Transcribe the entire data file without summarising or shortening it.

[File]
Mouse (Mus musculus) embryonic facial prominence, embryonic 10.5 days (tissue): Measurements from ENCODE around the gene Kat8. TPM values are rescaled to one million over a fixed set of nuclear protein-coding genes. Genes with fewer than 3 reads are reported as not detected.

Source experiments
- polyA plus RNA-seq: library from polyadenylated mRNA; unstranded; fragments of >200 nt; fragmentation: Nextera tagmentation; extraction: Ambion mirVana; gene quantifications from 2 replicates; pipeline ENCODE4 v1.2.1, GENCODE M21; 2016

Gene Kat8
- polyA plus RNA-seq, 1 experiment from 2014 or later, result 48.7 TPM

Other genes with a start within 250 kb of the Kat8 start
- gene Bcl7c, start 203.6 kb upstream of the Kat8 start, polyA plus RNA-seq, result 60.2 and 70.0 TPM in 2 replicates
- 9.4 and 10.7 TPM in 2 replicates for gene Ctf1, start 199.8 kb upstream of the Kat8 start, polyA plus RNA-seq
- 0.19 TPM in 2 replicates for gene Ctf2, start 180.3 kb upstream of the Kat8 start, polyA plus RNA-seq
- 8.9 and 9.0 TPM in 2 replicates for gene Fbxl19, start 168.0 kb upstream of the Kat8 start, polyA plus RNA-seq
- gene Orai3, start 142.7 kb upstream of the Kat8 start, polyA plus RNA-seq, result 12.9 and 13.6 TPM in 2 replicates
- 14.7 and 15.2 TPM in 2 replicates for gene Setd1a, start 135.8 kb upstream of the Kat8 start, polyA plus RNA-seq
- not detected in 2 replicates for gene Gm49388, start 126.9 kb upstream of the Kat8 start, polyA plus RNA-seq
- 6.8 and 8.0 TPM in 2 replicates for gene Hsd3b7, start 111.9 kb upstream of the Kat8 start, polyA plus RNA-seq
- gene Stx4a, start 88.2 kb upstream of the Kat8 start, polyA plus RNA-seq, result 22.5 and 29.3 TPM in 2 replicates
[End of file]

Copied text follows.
Mouse (Mus musculus) embryonic facial prominence, embryonic 10.5 days (tissue): Measurements from ENCODE around the gene Kat8. TPM values are rescaled to one million over a fixed set of nuclear protein-coding genes. Genes with fewer than 3 reads are reported as not detected.

Source experiments
- polyA plus RNA-seq: library from polyadenylated mRNA; unstranded; fragments of >200 nt; fragmentation: Nextera tagmentation; extraction: Ambion mirVana; gene quantifications from 2 replicates; pipeline ENCODE4 v1.2.1, GENCODE M21; 2016

Gene Kat8
- polyA plus RNA-seq, 1 experiment from 2014 or later, result 48.7 TPM

Other genes with a start within 250 kb of the Kat8 start
- gene Bcl7c, start 203.6 kb upstream of the Kat8 start, polyA plus RNA-seq, result 60.2 and 70.0 TPM in 2 replicates
- 9.4 and 10.7 TPM in 2 replicates for gene Ctf1, start 199.8 kb upstream of the Kat8 start, polyA plus RNA-seq
- 0.19 TPM in 2 replicates for gene Ctf2, start 180.3 kb upstream of the Kat8 start, polyA plus RNA-seq
- 8.9 and 9.0 TPM in 2 replicates for gene Fbxl19, start 168.0 kb upstream of the Kat8 start, polyA plus RNA-seq
- gene Orai3, start 142.7 kb upstream of the Kat8 start, polyA plus RNA-seq, result 12.9 and 13.6 TPM in 2 replicates
- 14.7 and 15.2 TPM in 2 replicates for gene Setd1a, start 135.8 kb upstream of the Kat8 start, polyA plus RNA-seq
- not detected in 2 replicates for gene Gm49388, start 126.9 kb upstream of the Kat8 start, polyA plus RNA-seq
- 6.8 and 8.0 TPM in 2 replicates for gene Hsd3b7, start 111.9 kb upstream of the Kat8 start, polyA plus RNA-seq
- gene Stx4a, start 88.2 kb upstream of the Kat8 start, polyA plus RNA-seq, result 22.5 and 29.3 TPM in 2 replicates